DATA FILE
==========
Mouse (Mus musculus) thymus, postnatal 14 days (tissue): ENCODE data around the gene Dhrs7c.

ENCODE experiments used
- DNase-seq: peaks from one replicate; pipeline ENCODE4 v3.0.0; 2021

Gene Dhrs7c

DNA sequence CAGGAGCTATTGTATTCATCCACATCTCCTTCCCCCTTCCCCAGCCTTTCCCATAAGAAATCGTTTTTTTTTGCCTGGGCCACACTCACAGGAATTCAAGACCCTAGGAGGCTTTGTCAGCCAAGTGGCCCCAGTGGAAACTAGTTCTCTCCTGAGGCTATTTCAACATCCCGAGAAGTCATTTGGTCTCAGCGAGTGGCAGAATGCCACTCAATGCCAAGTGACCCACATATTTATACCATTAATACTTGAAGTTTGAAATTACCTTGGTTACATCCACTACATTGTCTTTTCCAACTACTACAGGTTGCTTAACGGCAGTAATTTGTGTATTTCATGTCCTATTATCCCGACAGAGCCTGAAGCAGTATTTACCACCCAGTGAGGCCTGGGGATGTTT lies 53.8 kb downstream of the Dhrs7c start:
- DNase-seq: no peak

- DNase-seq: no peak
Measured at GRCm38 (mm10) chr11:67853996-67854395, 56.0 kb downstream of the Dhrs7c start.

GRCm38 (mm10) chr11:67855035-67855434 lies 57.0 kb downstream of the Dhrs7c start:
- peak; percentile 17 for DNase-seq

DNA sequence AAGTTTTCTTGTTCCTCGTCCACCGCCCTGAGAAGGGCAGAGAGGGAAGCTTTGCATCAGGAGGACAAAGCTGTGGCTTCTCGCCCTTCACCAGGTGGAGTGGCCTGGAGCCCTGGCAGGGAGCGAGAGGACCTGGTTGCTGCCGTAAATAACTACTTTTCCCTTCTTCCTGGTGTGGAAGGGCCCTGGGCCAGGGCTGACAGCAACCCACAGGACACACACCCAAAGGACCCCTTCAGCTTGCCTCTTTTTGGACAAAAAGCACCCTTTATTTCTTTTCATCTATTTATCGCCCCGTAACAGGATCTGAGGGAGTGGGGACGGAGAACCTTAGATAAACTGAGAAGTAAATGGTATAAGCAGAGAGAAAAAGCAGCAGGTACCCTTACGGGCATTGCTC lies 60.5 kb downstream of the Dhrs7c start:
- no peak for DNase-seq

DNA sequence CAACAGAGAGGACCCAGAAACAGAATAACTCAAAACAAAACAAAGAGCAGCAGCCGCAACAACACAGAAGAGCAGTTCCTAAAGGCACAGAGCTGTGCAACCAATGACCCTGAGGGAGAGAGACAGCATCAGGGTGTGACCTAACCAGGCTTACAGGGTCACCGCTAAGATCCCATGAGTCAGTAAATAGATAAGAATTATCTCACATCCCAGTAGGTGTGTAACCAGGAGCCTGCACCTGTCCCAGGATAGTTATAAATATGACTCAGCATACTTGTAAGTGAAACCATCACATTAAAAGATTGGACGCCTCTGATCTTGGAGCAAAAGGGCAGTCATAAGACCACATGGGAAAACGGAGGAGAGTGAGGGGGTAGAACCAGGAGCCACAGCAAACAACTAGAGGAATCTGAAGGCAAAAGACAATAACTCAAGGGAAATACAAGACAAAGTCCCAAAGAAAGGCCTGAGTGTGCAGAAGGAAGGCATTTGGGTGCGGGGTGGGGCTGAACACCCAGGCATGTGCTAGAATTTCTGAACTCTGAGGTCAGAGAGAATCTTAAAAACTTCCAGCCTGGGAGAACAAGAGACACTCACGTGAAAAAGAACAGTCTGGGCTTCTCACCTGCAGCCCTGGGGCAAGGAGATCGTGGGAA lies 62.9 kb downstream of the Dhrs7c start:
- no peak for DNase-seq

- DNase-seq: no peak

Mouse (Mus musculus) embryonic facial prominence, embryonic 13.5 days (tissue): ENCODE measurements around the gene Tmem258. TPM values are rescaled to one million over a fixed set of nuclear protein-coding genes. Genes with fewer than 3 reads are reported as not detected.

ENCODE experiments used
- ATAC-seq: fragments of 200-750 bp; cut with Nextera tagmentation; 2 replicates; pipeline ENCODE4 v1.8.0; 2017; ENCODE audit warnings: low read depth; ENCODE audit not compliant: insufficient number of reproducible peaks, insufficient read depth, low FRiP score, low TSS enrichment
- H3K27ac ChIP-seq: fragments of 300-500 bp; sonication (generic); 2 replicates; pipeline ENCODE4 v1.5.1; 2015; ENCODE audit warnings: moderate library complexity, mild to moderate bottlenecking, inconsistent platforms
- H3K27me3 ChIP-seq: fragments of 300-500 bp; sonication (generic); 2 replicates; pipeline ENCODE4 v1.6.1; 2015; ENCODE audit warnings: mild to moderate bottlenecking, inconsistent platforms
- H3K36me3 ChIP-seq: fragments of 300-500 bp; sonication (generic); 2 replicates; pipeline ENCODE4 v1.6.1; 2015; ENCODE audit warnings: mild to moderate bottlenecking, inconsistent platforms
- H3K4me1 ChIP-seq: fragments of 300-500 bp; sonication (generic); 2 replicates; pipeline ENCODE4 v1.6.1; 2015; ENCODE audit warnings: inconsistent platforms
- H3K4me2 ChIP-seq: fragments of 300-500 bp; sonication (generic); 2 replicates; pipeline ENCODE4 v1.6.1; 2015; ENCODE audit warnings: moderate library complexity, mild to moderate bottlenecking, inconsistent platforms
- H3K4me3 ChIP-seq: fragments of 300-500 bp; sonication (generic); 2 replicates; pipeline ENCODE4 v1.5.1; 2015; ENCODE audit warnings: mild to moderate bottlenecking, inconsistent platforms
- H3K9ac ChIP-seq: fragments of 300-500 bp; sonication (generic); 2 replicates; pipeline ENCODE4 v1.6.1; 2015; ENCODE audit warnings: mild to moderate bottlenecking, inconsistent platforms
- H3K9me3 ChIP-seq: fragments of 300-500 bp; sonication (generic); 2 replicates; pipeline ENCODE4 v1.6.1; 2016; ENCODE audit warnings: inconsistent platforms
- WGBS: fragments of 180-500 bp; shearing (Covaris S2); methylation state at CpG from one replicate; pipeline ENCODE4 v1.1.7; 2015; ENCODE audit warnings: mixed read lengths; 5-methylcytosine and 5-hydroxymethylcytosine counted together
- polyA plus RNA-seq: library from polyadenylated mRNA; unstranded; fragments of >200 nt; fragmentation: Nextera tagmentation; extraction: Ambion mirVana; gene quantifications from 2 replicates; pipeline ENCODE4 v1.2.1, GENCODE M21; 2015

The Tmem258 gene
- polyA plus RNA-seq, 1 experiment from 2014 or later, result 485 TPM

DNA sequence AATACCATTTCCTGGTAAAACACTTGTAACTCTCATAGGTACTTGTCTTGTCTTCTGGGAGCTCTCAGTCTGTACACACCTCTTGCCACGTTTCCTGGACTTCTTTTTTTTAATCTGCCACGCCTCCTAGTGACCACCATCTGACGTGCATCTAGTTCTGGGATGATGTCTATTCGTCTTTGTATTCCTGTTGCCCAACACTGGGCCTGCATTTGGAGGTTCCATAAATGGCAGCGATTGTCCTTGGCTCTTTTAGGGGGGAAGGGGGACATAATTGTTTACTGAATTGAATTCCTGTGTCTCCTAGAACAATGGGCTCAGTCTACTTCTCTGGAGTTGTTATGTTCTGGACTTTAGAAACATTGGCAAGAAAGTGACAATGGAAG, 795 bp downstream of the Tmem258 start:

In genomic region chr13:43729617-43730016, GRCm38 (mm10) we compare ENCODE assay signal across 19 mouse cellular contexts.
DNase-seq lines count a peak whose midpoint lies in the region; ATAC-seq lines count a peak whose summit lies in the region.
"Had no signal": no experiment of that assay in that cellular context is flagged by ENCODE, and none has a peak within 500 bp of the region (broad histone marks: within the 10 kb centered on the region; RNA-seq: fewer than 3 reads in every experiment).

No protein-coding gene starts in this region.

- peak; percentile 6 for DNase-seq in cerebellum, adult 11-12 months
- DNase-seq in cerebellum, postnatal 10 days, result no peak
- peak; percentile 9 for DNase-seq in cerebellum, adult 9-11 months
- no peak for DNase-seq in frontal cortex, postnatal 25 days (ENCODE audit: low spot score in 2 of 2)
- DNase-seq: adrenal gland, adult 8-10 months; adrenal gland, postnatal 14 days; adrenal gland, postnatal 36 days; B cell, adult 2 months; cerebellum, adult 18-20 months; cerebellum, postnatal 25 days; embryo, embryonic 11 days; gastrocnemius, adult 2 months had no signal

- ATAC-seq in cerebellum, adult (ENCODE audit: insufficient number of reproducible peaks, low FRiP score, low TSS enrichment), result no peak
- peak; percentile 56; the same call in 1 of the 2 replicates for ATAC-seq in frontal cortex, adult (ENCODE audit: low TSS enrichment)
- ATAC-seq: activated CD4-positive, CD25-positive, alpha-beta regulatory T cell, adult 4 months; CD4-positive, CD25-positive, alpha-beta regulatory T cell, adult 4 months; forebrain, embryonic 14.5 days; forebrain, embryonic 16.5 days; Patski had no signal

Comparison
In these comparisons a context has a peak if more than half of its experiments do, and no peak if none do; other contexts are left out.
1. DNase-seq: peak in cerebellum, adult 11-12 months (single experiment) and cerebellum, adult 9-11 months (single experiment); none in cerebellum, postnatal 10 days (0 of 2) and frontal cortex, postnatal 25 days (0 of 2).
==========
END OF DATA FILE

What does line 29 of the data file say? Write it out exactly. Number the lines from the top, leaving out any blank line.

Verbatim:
The Tmem258 gene